Outer lining of the umbilical cord is a rich source of stem cells

CellResearch Corporation in Singapore and its team of scientists, headed by Chief Scientist, Dr Phan Toan Thang, have recently made a revolutionary discovery: that the outer lining of the umbilical cord is a rich source of stem cells.

Stem cells are elementary cells with the potential to form a spectrum of human cells - the tiny building blocks that make up the human being. These cells can be converted (differentiated) into a myriad of cells, giving them incredible potential to heal by forming cells that replace those that fail through disease, accident or old age.

So far, the most versatile stem cells are found in embryos as it is their job to produce the hundreds of cell varieties that make up the human being. However the process of harvesting stem cells from embryos has been a subject of much controversy as its use intrinsically involves the destruction of the embryo. To avoid ethical objections, scientists and biotech companies have been exploring and developing other stem cell sources, leading to the discovery, among others, of stem cells in cord blood.

While cord blood stem cells are rich largely in hematopoietic cells that form blood cells, they lack sufficient mesenchymal and epithelial stem cells. The latter two forms of stem cells are responsible for creating virtually every cell in the body. Stem cells can also be found in marrow, muscle, skin, nervous tissue and fat, however, their extraction would require surgical intervention which is both uncomfortable and has potential risks.

CellResearch Corporation's breakthrough is identifying an alternative source of stem cells that is not only easily accessible, but also possesses both epithelial and mesenchymal stem cells. These stem cells that are found in the outer amniotic lining of the umbilical cord have been successfully differentiated by CellResearch Corporation into specific cells such as skin, bone, and fat. The potential to form other cell types from these cord-lining stem cells is phenomenal and best of all, they are acquired from the afterbirth which is plentiful and routinely discarded, thus sidestepping the whole ethical conundrum. CellResearch Corporation has applied for patent protection for its discovery.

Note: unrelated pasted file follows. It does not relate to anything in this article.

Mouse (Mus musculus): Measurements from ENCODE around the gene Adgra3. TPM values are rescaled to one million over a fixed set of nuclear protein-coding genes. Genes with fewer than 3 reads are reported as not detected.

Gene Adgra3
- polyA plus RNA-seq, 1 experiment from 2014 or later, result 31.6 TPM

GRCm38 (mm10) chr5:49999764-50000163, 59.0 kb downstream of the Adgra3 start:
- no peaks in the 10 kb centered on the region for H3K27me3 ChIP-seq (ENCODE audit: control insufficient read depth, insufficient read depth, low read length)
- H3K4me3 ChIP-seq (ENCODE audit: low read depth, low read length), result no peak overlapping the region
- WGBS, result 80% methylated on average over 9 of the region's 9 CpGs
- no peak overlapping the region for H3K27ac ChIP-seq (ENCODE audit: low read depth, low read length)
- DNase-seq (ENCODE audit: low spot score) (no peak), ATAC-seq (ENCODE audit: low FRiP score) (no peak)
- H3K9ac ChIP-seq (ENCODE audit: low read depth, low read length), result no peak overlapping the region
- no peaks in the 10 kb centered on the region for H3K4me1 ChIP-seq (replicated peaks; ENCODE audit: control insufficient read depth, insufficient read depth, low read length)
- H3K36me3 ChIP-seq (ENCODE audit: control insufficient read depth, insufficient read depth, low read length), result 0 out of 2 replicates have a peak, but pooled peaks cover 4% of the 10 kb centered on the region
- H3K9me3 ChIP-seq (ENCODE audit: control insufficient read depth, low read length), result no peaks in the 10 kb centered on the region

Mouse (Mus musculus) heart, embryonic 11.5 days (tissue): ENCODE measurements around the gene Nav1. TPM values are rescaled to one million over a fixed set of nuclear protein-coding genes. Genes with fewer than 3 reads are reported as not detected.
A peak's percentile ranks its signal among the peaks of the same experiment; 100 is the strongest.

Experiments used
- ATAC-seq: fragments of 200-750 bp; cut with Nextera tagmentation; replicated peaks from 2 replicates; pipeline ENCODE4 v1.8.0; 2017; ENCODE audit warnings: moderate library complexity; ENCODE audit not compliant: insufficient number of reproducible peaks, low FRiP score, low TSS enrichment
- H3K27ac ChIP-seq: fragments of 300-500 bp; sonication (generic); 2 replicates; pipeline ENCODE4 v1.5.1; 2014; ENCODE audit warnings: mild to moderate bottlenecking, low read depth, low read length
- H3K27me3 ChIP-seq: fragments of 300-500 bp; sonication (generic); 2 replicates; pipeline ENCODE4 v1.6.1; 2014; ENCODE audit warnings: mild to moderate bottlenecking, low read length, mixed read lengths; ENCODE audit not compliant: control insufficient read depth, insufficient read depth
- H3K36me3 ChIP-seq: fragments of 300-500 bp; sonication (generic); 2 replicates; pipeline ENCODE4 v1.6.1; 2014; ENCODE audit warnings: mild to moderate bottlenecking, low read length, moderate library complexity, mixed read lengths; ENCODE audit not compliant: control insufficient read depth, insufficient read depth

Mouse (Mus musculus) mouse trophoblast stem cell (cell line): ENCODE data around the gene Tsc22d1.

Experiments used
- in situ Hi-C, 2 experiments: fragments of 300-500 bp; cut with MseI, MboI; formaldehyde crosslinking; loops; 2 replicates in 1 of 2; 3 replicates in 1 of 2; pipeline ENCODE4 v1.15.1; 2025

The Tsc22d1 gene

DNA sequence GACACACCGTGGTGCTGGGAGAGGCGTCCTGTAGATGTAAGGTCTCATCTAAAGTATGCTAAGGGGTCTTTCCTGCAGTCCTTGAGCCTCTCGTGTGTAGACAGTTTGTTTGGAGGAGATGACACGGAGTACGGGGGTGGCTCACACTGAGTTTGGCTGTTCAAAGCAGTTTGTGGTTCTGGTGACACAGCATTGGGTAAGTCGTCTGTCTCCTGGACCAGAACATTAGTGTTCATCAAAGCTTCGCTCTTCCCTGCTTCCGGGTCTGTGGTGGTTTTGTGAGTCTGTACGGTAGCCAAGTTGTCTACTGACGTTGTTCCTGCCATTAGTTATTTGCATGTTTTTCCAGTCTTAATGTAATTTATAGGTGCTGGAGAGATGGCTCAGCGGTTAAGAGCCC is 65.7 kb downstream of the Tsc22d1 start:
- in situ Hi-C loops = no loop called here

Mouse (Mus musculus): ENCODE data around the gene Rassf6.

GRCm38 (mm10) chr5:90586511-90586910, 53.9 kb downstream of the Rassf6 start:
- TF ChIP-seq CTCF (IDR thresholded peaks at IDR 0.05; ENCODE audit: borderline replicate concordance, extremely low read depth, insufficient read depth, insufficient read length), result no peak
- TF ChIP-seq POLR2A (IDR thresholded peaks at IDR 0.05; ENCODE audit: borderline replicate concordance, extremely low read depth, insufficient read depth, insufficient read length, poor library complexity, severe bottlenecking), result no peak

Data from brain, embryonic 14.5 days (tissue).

Another advantage of cord-lining stem cells is its significantly higher yield compared to other sources. Laboratory results show that the cord lining produces potentially several hundred million stem cells per cord - a figure that is many hundred folds greater than most common stem cell sources.

Most interestingly, cord-lining stem cells may possess embryonic stem cell characteristics which infer that they may have pluripotent capabilities (the ability of a single cell to develop into multiple types of cells). These are reflected in the genetic markers they expressed in recent experiments conducted by CellResearch Corporation. Stem cells from fat, cord blood and bone marrow have not been found to express these markers. "These cord lining stem cells look promising because of their origin. To date, some preliminary experiments have been performed and while it is too early to comment on results, initial data has been favourable." says Sir Roy Calne, FRS, Professor of Surgery Emeritus, Cambridge University. Calne is involved in experimental work aimed at producing adult stem cells that secrete insulin and respond to glucose.

The next pressing issue in today's stem cell debate is whether stem cells can actually be safely used in practical clinical therapies: traditional laboratory cell growing (culture) techniques require stem cells to be nourished using serum derived from calf fetuses. These non-human components have been criticized as calf serum might potentially transmit bovine spongiform encephalopathy (mad cow disease). CellResearch Corporation has been able to clear this hurdle by growing the cells without the need for calf sera by using serum-free media for cell culture. "Their potential for clinical use is, as a result, multiplied many fold," says Dr Ivor Lim, Medical Director of CellResearch Corporation.

Overall, the commercial applications of these cord lining stem cells are far reaching. Their ability to morph into a variety of cells means that they can potentially be used to treat a wide range of diseases from diabetes to Alzheimer's disease. The US$11 billion diabetes market (Source: Freedonia), US$15 billion cancer therapy market (Source: BCC, Inc.), and US$45.5 billion anti-ageing products and services market (Source: BCC, Inc.) are just some of the medical industries that may benefit from this discovery. Wound healing and the development of bioengineered skin are two additional areas of expertise which CellResearch Corporation intends to focus on.


The opinions expressed here are the views of the writer and do not necessarily reflect the views and opinions of News Medical.
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